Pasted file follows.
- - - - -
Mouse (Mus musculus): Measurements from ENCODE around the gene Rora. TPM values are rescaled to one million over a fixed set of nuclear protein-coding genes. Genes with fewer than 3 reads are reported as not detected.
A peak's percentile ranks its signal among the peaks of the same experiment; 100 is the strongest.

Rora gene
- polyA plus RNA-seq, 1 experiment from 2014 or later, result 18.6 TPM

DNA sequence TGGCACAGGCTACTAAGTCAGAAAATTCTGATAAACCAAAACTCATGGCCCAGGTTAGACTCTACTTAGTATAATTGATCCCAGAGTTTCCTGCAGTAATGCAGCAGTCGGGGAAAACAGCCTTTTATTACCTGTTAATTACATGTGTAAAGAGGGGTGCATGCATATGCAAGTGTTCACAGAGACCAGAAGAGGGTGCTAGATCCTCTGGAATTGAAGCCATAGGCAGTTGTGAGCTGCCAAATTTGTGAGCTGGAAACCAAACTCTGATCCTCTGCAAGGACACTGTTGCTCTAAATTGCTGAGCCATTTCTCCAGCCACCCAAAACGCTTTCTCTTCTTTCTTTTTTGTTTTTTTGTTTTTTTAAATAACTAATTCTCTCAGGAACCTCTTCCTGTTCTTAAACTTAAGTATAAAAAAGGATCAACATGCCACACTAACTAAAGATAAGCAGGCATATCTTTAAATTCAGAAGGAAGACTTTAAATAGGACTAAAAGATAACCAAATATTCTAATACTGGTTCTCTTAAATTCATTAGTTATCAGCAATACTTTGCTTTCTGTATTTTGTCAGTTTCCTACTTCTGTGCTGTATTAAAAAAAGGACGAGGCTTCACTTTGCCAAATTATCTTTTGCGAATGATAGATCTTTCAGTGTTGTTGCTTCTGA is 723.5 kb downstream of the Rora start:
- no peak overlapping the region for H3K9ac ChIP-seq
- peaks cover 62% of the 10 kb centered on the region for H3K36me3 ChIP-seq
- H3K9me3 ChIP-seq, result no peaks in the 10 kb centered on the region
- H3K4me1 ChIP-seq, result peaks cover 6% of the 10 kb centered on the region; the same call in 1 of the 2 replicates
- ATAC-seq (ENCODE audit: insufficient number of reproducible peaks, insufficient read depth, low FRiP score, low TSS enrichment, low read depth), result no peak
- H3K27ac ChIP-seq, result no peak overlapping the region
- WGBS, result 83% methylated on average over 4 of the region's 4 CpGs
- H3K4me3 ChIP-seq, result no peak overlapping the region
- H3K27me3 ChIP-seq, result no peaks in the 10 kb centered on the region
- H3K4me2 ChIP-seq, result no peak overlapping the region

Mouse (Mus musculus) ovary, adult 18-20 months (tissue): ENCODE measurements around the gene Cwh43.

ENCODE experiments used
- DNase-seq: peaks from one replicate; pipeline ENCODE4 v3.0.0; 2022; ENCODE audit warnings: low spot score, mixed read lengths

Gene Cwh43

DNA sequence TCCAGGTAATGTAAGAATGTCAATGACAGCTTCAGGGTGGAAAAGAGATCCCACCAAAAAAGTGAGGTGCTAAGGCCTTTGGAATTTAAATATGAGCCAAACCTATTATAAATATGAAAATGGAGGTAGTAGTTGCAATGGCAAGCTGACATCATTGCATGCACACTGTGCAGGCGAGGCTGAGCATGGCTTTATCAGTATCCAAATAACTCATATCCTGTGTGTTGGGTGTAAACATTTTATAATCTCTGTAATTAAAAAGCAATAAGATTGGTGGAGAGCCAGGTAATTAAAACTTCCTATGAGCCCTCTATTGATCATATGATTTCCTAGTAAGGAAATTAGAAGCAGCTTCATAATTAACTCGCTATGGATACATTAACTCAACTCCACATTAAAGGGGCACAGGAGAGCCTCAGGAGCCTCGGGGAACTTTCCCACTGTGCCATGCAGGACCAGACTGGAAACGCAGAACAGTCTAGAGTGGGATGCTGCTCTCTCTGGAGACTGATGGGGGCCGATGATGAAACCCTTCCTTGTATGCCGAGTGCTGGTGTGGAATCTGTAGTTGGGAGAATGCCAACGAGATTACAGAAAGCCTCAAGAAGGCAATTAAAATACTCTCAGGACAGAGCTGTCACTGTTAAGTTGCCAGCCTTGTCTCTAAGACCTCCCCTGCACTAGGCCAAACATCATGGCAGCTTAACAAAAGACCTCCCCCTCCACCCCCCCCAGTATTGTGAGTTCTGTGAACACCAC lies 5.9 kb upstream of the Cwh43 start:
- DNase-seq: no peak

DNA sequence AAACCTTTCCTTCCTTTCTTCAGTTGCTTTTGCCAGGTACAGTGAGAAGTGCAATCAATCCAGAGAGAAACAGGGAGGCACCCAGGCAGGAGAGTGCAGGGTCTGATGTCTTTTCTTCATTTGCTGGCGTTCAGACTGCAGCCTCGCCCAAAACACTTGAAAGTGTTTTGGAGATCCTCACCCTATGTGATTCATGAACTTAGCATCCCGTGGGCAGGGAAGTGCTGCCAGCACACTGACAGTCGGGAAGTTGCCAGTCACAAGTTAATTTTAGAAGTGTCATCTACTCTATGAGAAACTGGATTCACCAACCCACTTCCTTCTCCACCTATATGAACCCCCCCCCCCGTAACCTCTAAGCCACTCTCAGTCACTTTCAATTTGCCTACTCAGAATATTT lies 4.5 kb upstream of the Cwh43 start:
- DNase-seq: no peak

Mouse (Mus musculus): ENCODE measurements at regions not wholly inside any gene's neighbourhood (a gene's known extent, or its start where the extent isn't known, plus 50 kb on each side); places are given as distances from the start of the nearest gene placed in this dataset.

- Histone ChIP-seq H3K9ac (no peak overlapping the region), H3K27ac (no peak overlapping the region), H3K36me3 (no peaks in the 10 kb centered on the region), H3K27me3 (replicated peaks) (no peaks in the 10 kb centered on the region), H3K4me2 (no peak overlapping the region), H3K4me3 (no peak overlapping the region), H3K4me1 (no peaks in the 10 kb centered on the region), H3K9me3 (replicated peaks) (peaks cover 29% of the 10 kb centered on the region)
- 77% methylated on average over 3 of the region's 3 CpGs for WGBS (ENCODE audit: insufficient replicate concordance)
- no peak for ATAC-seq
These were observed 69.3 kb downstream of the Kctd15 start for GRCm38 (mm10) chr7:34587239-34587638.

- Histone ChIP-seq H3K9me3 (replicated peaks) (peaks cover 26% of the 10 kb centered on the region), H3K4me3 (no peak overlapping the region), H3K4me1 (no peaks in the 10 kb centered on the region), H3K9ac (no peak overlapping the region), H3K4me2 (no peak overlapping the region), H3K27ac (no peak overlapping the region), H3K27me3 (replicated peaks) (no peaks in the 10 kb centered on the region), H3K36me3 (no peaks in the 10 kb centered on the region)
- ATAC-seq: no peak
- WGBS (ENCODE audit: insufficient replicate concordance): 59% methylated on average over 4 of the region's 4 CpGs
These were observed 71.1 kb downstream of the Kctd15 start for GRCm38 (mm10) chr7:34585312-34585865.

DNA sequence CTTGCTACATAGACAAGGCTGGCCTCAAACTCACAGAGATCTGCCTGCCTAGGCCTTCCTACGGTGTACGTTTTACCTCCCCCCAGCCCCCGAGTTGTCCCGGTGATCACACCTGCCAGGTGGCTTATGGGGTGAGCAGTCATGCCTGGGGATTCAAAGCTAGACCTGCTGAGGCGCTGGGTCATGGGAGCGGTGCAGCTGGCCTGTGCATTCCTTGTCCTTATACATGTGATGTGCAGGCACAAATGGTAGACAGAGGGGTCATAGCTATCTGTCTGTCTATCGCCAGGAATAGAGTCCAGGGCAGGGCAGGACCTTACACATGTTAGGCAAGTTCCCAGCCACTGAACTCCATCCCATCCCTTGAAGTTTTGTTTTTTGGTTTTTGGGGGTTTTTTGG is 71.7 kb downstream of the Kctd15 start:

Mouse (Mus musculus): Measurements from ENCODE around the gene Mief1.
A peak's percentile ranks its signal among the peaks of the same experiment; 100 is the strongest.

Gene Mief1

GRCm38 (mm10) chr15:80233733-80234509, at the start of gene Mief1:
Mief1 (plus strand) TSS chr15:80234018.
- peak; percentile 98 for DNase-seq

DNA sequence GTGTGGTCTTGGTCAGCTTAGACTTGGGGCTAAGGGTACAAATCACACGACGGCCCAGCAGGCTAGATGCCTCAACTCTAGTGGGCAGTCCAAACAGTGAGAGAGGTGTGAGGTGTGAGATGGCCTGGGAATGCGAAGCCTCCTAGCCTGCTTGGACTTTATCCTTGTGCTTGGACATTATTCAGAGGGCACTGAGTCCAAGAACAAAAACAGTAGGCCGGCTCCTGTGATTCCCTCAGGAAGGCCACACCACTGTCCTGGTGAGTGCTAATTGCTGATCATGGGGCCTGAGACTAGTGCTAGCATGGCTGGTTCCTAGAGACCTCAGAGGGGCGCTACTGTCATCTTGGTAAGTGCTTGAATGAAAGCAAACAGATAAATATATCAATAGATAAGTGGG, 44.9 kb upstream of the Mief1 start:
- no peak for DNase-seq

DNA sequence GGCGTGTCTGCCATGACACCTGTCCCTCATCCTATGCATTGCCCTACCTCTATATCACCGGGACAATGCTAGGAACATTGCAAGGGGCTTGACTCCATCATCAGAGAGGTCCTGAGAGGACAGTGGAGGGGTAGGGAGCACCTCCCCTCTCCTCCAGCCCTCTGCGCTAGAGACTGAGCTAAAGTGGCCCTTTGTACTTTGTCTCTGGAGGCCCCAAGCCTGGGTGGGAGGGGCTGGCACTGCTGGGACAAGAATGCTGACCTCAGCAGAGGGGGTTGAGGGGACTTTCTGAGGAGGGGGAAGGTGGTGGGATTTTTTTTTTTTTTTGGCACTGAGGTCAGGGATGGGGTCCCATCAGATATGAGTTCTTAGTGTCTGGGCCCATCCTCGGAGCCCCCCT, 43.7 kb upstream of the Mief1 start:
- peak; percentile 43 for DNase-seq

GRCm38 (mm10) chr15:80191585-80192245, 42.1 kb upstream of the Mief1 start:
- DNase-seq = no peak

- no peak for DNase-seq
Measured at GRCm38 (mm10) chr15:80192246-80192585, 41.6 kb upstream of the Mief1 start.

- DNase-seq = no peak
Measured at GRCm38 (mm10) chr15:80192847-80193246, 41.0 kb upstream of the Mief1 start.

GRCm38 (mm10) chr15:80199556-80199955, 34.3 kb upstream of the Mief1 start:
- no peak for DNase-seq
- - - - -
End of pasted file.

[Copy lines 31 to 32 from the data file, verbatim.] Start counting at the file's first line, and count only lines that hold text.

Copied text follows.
- WGBS (ENCODE audit: insufficient replicate concordance): 59% methylated on average over 4 of the region's 4 CpGs
These were observed 71.1 kb downstream of the Kctd15 start for GRCm38 (mm10) chr7:34585312-34585865.